When you prepare your goods for shipment, you will be required to prepare a detailed export packing list. This is a formal document that itemises quite a number of details about the cargo such as:
- Your name and contact details
- The importer’s/consignee’s/buyer’s name, address and contact details
- The gross, tare and net weights of the cargo
- The nature, quality and specifications of the product being shipped
- The type of package (such as pallet, box, crate, drum, carton, etc.)
- The measurements/dimensions of each package
- The number of pallets/boxes/crates/drums, etc.
- The contents of each pallet or box (or other container)
- The package markings, if any, as well as shipper’s and buyer’s reference numbers
It is also important that the details on the packing list (such as shipper’s/importer’s details, number of items involved, etc.), match what is stipulated on the commercial invoice and bill of lading/airway bill. You can imagine that if there is a mismatch between the packing list and the other transport/export documents that this may lead to closer scrutiny of the cargo and may ultimately result in delays in the cargo arriving at its destination! Note that pricing information is not required on the packing list.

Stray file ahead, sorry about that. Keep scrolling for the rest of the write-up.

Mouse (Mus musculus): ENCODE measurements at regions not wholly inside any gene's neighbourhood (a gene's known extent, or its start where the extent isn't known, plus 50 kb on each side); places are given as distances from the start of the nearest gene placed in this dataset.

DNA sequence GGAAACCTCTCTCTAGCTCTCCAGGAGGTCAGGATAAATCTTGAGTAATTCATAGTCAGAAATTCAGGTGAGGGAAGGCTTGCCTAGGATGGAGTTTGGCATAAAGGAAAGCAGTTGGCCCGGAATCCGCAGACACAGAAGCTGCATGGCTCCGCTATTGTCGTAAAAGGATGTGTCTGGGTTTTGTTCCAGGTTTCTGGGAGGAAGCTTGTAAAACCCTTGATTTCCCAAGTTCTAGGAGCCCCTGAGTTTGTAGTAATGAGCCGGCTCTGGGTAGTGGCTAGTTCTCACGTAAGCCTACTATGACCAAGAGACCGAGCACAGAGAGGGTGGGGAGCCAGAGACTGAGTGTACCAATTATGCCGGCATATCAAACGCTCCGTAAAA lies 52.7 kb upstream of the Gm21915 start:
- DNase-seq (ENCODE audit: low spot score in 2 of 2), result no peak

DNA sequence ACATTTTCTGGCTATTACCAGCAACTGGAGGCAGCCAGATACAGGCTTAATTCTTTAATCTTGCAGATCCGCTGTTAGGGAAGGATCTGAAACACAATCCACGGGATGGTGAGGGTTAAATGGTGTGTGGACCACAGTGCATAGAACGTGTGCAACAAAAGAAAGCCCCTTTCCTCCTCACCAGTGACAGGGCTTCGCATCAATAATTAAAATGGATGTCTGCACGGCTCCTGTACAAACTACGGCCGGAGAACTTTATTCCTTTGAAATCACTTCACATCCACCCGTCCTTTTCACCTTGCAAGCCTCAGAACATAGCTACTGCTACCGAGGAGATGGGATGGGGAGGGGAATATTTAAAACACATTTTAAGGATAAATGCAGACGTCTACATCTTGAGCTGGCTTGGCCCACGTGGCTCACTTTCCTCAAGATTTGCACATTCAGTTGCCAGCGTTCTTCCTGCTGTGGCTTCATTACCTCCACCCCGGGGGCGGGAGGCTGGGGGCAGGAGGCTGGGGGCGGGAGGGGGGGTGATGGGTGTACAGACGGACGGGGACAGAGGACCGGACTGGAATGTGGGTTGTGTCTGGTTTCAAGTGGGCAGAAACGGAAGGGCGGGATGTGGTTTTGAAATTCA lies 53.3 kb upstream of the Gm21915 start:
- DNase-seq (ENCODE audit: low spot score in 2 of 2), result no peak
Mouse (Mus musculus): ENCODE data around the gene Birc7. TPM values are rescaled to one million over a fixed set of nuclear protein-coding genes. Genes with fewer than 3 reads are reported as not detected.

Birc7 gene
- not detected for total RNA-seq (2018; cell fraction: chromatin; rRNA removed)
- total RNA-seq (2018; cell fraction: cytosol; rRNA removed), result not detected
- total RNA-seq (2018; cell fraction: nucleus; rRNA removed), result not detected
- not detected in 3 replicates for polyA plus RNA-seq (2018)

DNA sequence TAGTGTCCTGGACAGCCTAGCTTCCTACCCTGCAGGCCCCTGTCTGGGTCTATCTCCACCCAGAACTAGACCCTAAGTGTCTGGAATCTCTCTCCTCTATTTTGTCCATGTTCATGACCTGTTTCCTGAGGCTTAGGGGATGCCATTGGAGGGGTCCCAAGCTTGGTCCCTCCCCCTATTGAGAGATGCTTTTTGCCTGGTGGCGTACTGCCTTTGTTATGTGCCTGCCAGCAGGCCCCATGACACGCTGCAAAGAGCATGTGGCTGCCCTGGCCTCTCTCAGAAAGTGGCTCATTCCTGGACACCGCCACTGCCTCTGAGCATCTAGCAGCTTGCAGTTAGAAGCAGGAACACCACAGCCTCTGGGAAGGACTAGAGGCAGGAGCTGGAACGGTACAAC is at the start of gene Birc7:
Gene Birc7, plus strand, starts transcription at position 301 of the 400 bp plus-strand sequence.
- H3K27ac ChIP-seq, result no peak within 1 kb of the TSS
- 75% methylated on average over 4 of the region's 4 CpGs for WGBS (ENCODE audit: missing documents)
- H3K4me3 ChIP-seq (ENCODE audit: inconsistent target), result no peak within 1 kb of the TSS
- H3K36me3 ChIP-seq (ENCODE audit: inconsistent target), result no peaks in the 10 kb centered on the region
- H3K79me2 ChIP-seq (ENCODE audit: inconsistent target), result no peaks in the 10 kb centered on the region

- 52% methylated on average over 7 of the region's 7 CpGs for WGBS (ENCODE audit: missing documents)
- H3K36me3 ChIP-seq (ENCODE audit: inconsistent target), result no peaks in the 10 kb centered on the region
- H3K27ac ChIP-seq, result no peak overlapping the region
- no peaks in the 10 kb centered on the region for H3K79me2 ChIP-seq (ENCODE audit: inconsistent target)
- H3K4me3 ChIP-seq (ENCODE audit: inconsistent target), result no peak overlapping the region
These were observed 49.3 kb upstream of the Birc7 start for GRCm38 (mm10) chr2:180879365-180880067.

If you are exporting to a market using imperial measures (such as the US or the UK), provide weights and dimensions in both metric (kg and mm), as well as imperial (lbs and inches).
The purpose of the packing list
The packing list should be attached to the outside of a package in a waterproof envelope or plastic sheath marked “Packing list enclosed”. The list is used by the shipper or forwarding agent to determine (1) the total shipment weight and volume and (2) whether the correct cargo is being shipped. In addition, customs officials (both local and foreign) may use the list to check the cargo. Packing lists come in fairly standard forms and can be obtained from your freight forwarder.
Don’t make mistakes with the packing list
It is essential that the packing list agree exactly with all the terms and conditions of the export sale. It is important for you to realise that any mistake on the packing list may cause a delay in clearance at the port of destination. Customs Authorities in the target country have the right to delay the clearance of the shipment until the importer provides a packing list reflecting the real contents of the container (should your packing list be incomplete or incorrect). If all the information required for the packing list is already stated in the commercial invoice, then the packing list may be unnecessary. Our recommedndation is to provide it anyway – you don’t want the consigment delayed simply becuase a customs official demands to see a packing list (you can never provide too much information).
Examples of packing lists